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Exploring Khan's Legacy on Women

USC scholar Bettine Birge receives a Mellon Fellowship to support her study of how the Mongolian conquest changed the rights of Chinese women.

July 5, 2006

By Pamela J. Johnson
This article was originally published in USC Chronicle on July 5, 2006.
Photo by Philip Channing: Prof. Birge holds a shoe worn by a woman whose feet had been bound.

Bettine Birge was in the ninth grade when her grandmother asked if any of the grandchildren could accompany her on a trip to Asia.

None of the older grandchildren could make it. Bettine, a math whiz who had never traveled, eagerly volunteered. That long-ago sojourn through Japan, Hong Kong, Taiwan and Singapore profoundly impressed the youth, now an associate professor of East Asian languages and cultures and history at USC College.

Birge wrote Women, Property and Confucian Reaction in Sung and Yüan China (960-1368) (Cambridge University Press, 2002), and has shed new light on the alarming treatment of women in China – and how foreign rule became the catalyst.

For the next two years, Birge will step up her research by mastering the Mongolian language and following the route of the Genghis Khan conquest, studying archaeological excavations along the way.

USC has been given an Andrew W. Mellon Foundation New Directions Fellowship, a $208,000 award that will help Birge to further dispel myths in the communist state, where the trafficking and sale of women as brides or into prostitution, and female infanticide are commonplace, according to Birge.

“[My research] puts a different perspective on prevailing belief systems regarding women,” Birge said inside her office, examining a decorated, tiny silk shoe once worn by a Chinese woman during the agonizing, now-banned tradition of foot binding.

“Many practices are not Chinese traditions, as professed to be,” she said. “So it’s no longer a valid argument for maintaining such inequality.”

A USC College scholar since 1990, Birge’s research centers on the Mongol invasion of China in the 13th century. Western and Chinese scholars have long believed that the Mongol conquest had no lasting effect on Chinese culture or social structure.

“On the contrary,” Birge said, “the Mongol invasion fomented profound changes across Chinese society.”

Specifically, the Mongol occupation drastically transformed China’s marriage and property laws pertaining to women. Prior to the Mongol-Yüan dynasty, women’s rights had been improving, Birge said, moving away from Confucian ideals.

But women’s financial and personal autonomy was dramatically altered during the Mongol rule. Power was shifted from the woman and her family to her husband’s family. Among other inequities, this power shift paved the way for the practice of widow chastity in late imperial China.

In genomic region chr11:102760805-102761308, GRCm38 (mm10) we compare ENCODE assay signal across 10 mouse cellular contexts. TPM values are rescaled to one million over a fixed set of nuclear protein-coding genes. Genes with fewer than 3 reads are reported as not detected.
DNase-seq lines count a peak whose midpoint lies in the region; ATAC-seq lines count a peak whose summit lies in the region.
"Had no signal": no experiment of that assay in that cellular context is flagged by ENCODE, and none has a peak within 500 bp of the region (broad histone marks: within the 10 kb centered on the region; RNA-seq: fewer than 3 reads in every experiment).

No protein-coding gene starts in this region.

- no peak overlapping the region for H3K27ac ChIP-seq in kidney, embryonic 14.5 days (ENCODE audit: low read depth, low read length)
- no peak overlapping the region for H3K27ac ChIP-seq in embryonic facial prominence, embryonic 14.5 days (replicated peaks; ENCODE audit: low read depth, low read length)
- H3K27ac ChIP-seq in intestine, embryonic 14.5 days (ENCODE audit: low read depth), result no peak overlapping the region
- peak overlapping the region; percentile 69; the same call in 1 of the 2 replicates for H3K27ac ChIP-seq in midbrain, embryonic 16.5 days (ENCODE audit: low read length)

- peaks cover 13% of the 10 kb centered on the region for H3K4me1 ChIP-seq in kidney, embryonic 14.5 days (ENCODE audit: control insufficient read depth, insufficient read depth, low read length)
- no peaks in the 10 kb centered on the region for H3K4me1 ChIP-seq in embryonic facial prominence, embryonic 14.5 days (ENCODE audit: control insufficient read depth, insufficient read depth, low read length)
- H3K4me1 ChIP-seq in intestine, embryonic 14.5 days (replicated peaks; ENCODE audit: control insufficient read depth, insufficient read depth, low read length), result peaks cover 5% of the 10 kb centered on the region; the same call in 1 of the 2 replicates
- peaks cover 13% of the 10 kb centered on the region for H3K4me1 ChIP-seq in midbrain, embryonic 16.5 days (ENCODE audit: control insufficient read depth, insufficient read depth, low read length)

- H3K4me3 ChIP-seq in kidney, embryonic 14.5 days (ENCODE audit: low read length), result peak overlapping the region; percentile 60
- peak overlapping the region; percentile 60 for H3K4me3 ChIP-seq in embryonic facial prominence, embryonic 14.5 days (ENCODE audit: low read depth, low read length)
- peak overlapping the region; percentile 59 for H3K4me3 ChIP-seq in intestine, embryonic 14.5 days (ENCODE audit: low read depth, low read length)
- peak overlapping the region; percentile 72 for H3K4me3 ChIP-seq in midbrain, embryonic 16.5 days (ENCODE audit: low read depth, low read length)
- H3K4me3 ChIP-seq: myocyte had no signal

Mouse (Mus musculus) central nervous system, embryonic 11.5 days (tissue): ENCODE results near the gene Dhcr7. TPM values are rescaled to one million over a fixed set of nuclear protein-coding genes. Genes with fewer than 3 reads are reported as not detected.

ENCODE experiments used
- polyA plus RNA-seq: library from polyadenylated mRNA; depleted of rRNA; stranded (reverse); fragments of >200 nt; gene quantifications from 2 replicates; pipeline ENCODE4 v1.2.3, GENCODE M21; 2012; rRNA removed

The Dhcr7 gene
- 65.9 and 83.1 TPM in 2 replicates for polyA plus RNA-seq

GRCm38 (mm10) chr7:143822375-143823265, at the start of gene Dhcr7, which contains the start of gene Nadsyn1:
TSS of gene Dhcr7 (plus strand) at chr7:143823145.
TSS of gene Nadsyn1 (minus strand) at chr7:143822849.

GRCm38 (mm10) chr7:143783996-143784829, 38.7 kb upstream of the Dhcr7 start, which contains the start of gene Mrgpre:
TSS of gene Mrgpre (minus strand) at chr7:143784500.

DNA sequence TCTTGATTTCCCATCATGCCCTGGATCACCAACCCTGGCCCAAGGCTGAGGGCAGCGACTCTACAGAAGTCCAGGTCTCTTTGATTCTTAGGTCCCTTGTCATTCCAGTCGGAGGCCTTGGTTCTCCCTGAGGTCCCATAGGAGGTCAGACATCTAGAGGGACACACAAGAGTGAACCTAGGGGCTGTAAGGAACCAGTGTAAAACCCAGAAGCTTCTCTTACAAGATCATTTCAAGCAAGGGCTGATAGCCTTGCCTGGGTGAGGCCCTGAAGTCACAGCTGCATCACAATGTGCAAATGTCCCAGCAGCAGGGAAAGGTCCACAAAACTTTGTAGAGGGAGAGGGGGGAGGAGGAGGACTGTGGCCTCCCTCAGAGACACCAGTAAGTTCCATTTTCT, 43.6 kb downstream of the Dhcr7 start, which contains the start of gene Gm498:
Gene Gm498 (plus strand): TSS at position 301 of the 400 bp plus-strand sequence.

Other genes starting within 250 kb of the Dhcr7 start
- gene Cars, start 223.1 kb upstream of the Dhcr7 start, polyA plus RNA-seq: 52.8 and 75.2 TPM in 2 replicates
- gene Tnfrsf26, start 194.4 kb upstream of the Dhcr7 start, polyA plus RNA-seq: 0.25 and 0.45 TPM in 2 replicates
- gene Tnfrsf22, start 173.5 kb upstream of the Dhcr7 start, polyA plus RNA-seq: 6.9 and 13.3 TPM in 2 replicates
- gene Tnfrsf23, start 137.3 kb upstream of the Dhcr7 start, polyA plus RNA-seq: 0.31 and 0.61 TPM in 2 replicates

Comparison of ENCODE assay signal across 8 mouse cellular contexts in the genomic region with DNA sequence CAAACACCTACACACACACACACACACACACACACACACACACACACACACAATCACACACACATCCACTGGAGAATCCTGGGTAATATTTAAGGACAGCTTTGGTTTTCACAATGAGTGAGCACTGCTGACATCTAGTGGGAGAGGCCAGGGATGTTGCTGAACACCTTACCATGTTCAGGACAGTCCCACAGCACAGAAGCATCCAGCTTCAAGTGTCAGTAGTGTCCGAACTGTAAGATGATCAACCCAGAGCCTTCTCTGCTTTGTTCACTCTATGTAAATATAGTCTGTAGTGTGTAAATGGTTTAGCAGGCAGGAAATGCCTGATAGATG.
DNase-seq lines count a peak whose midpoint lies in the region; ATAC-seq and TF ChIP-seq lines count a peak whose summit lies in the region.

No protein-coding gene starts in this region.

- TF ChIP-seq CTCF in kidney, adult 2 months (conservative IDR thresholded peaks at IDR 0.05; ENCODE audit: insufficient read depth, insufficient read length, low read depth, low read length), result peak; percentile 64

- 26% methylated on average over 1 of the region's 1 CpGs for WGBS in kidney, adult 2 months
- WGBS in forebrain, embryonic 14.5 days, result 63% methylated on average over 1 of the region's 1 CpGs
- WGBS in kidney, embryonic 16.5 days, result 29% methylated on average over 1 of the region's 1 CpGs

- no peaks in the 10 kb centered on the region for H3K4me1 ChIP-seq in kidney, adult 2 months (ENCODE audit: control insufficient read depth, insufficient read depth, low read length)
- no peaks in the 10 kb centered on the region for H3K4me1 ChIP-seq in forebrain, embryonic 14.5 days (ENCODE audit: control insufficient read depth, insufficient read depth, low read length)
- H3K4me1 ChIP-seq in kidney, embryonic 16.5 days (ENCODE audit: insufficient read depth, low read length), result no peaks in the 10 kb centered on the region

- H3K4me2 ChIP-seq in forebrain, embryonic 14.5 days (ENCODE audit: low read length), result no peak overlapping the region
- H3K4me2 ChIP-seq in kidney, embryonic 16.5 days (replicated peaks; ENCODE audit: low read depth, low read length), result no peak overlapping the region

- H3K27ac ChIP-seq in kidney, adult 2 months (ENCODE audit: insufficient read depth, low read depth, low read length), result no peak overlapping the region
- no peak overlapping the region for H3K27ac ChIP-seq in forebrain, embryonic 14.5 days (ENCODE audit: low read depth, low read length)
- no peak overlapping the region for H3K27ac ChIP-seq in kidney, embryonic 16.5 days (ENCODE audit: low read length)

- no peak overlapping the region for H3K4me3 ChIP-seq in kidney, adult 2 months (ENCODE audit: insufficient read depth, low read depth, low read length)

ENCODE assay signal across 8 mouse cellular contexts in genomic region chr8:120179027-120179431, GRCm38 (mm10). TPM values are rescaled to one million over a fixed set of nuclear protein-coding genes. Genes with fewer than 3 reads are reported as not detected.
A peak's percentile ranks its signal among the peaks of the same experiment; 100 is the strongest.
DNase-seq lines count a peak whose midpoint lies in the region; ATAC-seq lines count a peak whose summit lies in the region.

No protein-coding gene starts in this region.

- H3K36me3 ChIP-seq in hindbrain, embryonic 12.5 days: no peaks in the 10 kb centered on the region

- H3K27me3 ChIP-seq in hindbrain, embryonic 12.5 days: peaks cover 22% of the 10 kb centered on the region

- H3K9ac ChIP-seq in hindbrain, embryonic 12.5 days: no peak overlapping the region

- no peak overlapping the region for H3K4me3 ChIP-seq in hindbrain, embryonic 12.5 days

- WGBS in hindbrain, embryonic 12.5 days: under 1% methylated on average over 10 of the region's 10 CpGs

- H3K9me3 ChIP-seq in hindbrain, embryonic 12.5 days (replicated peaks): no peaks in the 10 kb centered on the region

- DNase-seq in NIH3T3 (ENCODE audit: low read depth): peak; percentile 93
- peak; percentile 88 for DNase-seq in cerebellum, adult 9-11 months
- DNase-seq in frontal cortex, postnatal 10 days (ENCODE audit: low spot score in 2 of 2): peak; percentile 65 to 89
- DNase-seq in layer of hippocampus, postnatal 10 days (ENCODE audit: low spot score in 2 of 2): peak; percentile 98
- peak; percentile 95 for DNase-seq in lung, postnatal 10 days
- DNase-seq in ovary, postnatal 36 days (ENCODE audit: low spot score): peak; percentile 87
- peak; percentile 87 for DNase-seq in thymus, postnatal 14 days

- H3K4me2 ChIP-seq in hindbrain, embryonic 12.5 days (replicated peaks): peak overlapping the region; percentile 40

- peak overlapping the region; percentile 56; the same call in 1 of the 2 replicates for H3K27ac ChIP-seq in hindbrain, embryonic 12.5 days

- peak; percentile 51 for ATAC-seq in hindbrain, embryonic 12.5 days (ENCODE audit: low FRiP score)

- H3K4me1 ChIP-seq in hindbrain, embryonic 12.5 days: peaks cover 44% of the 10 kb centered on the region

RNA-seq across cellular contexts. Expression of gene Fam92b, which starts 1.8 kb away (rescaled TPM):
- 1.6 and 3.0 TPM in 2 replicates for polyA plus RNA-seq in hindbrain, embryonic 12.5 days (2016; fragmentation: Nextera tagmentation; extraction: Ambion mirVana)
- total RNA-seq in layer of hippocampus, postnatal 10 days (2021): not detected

“The emergence of the cult of widow chastity, thought to represent traditional Chinese Confucian values,” Birge said, “actually owed much to the foreign occupation.”

Social attitudes toward women deteriorated and extended into later dynasties, she said.

“In the 13th and early 14th centuries, issues of marriage, incest, property control, personal autonomy, control of reproduction and rights of widows entered a contested sphere of conflicting values,” Birge said. “[These conflicts are] seen in legal challenges and court battles leading to long-term changes in the law.”

As a result of the fellowship, Birge will expand her expertise beyond traditional Sinology. Birge, who speaks and writes fluent Chinese, Japanese and French and commands good German, will study the Mongolian language, classical and modern. She also will be trained in visual culture and archaeology. She leaves for Ulaan Bataar, Mongolia, in July.

The Mongolian language is key to Birge’s research. To understand the Mongolian empire, Mongolian language materials, mostly epigraphs, must be studied. Visual culture was an important part of Mongol rule. Recent archaeological finds are changing the perception of the Mongol empire.

“With additional training, I’ll be in a position to include visual materials in my analysis,” Birge said. “And I’ll be able to incorporate fully into my research the new perspectives archaeology offers.”

Birge earned her bachelor’s degree in East Asian studies and Chinese history from Princeton University, where she also met a student who would become her husband, Peter Lee, now a China business consultant. She received her master’s degree in European history from Cambridge University, and Ph.D. in East Asian languages and cultures from Columbia University.

She has two new books in the works. One addresses gender, ethnicity and status under the Mongol rule, as seen in the legal arena. The other will explore the wider social implications of the legal cases, incorporating analyses of textual and visual materials.

Birge’s husband and their 8-year-old son, Henry, will meet her in Mongolia this summer. Henry, whom Birge affectionately has nicknamed Adventure Boy, is no stranger to exotic trips. When he was five, he journeyed through the back roads of Western China by bus with his mother and her colleagues.

The dirt roads were so rugged and bumpy that the bus shook violently during the 16-hour daily rides across country.

“It was an extremely grueling trip,” Birge recalled. “Henry was the only one who didn’t get sick.”